Interview

Debating Cosmopolitan Law

An interview with Immanuel Kant and Georg Friedrich von Martens (Part I)

Christoph Brendel

This fictional conversation will bring together two persons of outstanding importance for science in the late 18th and early 19th century who never met face-to-face. One was a professor of logic and metaphysics from Königsberg (now Kaliningrad), the other a professor of natural and international law from Göttingen. The former revolutionised philosophy through his critical method, the latter paved the way for the modern discipline of international law. Their names are Immanuel Kant (1724-1804) and Georg Friedrich von Martens (1756-1821). The matter in dispute will be Kant’s idea of a cosmopolitan law which he had introduced in ‘Zum ewigen Frieden. Ein philosophischer Entwurf’ (Toward Perpetual Peace, 1795) and the ‘Metaphysische Anfangsgründe der Rechtslehre’ (Doctrine of Law, 1797) [1]. Von Martens, much as he respected Kant, was critical regarding the philosopher’s novel concept. In the second edition of his ‘Précis du droit des gens moderne de l’Europe fondé sur les traités et l’usage’ (1801) he had bluntly denied that cosmopolitan law was positive law at all. Hence little stands in the way of a stimulating debate – set sometime in the year 1801 in a country house a few miles outside of Königsberg and originally conducted in the German language – which may provide insights for the discussions in political philosophy and international law even today.

Christoph Brendel: Professor Kant, Professor von Martens, is the idea of cosmopolitan law a fantastic and overstrained conception of law – or a necessary complement to domestic and international law?

Immanuel Kant: There can be no doubt that what I call Weltbürgerrecht, weltbürgerliches Recht or ius cosmopoliticum, in fact describes a legal, not an ethical order. And it certainly is an indispensable part of public law in the approximation of perpetual peace (Toward Perpetual Peace, 3rd definitive article; Doctrine of Law, § 62).

Georg Friedrich von Martens: I respectfully disagree. Although we all have to give credit to our esteemed colleague for his efforts to distinguish law from ethics, the ius cosmopoliticum and its principles belong to the field of philosophy, not of positive law. Let me briefly summarise how I understand this idea of Mr. Kant: The principles of cosmopolitan law are supposed to be different from those of international law. They are inferred from (1) the fact that all states, peoples, and individuals inhabit one and the same globe, (2) the claim that the soil of the earth originally was common to all, and (3) the belief that it would be possible one day to establish a positive society among all (Précis, § 9). I simply cannot accept the proposition that this conception of a cosmopolitan law constitutes positive law.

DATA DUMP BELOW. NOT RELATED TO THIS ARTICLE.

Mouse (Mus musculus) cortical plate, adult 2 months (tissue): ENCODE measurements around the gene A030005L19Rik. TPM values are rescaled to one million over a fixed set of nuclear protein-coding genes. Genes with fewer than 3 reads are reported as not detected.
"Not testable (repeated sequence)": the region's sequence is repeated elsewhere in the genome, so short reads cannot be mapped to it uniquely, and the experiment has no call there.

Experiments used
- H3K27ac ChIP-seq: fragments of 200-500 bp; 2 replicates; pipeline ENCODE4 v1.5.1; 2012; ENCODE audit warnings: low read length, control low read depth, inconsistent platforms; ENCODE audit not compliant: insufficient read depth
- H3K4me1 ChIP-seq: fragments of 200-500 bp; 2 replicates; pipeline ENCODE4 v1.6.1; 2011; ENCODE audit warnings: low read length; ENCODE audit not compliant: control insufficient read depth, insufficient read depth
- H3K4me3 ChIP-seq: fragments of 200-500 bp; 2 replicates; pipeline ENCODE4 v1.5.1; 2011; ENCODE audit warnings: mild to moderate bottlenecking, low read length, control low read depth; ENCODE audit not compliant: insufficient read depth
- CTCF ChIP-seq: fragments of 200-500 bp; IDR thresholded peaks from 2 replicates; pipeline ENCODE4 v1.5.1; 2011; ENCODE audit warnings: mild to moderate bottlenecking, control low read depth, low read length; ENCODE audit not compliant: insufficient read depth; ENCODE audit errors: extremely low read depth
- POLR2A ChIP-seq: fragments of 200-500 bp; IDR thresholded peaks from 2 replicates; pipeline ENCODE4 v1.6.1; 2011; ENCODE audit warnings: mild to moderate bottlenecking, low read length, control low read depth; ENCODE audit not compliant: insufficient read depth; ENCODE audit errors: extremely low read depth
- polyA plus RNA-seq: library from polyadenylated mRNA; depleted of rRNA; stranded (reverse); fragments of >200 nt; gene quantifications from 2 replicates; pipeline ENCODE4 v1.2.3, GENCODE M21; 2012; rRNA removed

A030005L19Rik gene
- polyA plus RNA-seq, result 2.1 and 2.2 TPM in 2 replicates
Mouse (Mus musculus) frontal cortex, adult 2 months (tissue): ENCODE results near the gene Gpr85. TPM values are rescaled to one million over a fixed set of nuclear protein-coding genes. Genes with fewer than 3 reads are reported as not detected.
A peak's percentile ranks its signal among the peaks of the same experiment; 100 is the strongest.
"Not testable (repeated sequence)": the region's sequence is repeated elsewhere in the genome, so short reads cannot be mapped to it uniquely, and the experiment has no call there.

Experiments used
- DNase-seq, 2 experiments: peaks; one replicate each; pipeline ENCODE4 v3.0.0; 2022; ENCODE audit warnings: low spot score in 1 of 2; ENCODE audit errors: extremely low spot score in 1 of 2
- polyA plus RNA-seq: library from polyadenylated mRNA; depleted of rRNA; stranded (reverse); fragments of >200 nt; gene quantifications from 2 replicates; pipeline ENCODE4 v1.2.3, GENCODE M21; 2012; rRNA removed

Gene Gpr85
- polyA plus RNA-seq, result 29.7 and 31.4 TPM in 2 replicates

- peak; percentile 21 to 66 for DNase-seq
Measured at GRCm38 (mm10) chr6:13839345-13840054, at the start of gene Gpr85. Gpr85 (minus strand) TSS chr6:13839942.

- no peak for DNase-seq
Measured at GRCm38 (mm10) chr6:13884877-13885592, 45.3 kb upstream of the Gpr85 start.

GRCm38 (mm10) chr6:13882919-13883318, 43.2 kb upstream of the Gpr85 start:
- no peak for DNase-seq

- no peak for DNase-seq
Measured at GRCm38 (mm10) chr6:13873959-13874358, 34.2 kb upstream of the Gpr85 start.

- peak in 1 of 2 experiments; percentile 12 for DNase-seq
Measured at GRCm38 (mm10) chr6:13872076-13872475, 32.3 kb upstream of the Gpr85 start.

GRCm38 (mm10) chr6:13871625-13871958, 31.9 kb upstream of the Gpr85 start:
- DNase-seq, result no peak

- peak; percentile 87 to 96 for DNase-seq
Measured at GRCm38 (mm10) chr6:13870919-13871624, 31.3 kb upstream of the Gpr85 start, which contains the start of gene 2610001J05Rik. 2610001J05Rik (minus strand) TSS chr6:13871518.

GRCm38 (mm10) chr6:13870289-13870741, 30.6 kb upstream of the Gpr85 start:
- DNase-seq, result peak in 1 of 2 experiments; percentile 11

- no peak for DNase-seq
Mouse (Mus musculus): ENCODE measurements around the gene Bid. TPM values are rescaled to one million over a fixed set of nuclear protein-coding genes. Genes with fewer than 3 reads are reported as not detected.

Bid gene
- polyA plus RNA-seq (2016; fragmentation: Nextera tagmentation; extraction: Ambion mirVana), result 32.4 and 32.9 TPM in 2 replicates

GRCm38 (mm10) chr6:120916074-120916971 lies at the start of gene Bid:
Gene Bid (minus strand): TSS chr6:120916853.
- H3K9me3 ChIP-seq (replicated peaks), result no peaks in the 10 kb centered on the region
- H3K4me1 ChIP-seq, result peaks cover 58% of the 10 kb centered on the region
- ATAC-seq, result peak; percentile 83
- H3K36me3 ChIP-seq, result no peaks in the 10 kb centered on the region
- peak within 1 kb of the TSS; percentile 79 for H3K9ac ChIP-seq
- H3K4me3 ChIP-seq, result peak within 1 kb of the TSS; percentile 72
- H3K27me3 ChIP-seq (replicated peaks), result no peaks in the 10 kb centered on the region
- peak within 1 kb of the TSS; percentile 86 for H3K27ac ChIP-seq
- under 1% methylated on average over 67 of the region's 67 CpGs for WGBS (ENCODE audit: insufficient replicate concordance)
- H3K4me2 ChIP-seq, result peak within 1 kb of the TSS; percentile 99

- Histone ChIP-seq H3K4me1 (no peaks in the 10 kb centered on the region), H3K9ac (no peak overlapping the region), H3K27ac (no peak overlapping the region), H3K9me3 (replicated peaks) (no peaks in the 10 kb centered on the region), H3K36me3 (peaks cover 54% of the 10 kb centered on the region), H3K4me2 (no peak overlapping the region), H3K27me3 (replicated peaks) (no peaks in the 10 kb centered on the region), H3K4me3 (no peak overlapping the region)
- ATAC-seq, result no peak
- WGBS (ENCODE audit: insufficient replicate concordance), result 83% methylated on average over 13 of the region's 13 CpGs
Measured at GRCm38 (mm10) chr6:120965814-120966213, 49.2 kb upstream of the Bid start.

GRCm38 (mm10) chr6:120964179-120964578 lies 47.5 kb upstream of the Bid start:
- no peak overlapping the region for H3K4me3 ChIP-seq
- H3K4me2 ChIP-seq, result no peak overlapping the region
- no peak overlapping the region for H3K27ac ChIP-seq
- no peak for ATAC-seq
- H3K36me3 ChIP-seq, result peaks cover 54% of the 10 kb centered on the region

Brendel: Let me take a step back. What is your approach to international law?

Kant: As you all know, I am not a jurist, but I have taught natural law according to the textbook by Gottfried Achenwall for many years, including the natural law of nations. I have read more books on international law than the average law professor. But let me be clear about this: my interest is to uncover the metaphysical first principles of the doctrine of law based on reason alone. I want to show what the legal principles among nations should be, not what they are. The jurists may determine what is legal at a certain place at a particular time, but in order to know whether this is also right we need a metaphysical system. Philosophers, as long as you give them full freedom of speech, are in the best position to develop such a system (Doctrine of Law, preface and introduction; compare also ‘Der Streit der Fakultäten (The Conflict of the Faculties, 1798)’).

von Martens: With all due respect, while I do think that the study of natural law and ethics can teach us jurists a lot – and I discuss both concepts in the very first paragraphs of my book –, the focus of legal scholarship is on the positive essence of international law. I try to distill it primarily from the existing treaties and customs among nations.

Brendel: So there is common ground between your views nevertheless?

von Martens: Yes, of course, we share a great deal. Both of us conceive of nations as moral persons in a state of nature ruled by natural law, comparable to human individuals before the foundation of the state. I applaud my esteemed colleague from the Albertina for his insight that the simple principles of natural law do not suffice and that states have to develop positive arrangements capable of remedying the inconveniences of the state of nature (Précis, § 9). I am, however, sceptical as regards the feasibility of a federation of all states of Europe, let alone the whole earth (ibid., § 17; compare also Einleitung in das positive europäische Völkerrecht auf Verträge und Herkommen gegründet, 1796, Vorbericht).